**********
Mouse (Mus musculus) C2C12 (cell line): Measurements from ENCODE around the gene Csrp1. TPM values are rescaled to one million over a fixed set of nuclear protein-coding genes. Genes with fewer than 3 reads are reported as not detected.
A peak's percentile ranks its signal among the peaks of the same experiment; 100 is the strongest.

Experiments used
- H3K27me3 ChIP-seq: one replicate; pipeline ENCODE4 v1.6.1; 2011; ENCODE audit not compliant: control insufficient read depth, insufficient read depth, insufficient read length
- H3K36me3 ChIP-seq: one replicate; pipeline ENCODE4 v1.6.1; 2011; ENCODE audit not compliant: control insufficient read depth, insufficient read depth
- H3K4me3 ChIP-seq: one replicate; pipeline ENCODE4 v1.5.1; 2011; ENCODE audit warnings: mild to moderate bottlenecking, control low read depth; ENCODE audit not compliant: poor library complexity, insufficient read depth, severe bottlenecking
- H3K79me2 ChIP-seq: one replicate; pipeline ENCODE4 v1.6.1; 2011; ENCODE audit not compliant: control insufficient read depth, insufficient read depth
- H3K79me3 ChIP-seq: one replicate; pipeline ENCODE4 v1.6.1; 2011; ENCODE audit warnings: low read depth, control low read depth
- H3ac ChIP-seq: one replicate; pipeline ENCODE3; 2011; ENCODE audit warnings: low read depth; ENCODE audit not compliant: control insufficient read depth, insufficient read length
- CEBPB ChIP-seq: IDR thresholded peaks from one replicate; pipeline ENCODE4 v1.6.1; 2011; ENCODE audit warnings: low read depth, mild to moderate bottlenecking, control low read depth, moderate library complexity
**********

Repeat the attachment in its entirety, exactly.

Mouse (Mus musculus) C2C12 (cell line): Measurements from ENCODE around the gene Csrp1. TPM values are rescaled to one million over a fixed set of nuclear protein-coding genes. Genes with fewer than 3 reads are reported as not detected.
A peak's percentile ranks its signal among the peaks of the same experiment; 100 is the strongest.

Experiments used
- H3K27me3 ChIP-seq: one replicate; pipeline ENCODE4 v1.6.1; 2011; ENCODE audit not compliant: control insufficient read depth, insufficient read depth, insufficient read length
- H3K36me3 ChIP-seq: one replicate; pipeline ENCODE4 v1.6.1; 2011; ENCODE audit not compliant: control insufficient read depth, insufficient read depth
- H3K4me3 ChIP-seq: one replicate; pipeline ENCODE4 v1.5.1; 2011; ENCODE audit warnings: mild to moderate bottlenecking, control low read depth; ENCODE audit not compliant: poor library complexity, insufficient read depth, severe bottlenecking
- H3K79me2 ChIP-seq: one replicate; pipeline ENCODE4 v1.6.1; 2011; ENCODE audit not compliant: control insufficient read depth, insufficient read depth
- H3K79me3 ChIP-seq: one replicate; pipeline ENCODE4 v1.6.1; 2011; ENCODE audit warnings: low read depth, control low read depth
- H3ac ChIP-seq: one replicate; pipeline ENCODE3; 2011; ENCODE audit warnings: low read depth; ENCODE audit not compliant: control insufficient read depth, insufficient read length
- CEBPB ChIP-seq: IDR thresholded peaks from one replicate; pipeline ENCODE4 v1.6.1; 2011; ENCODE audit warnings: low read depth, mild to moderate bottlenecking, control low read depth, moderate library complexity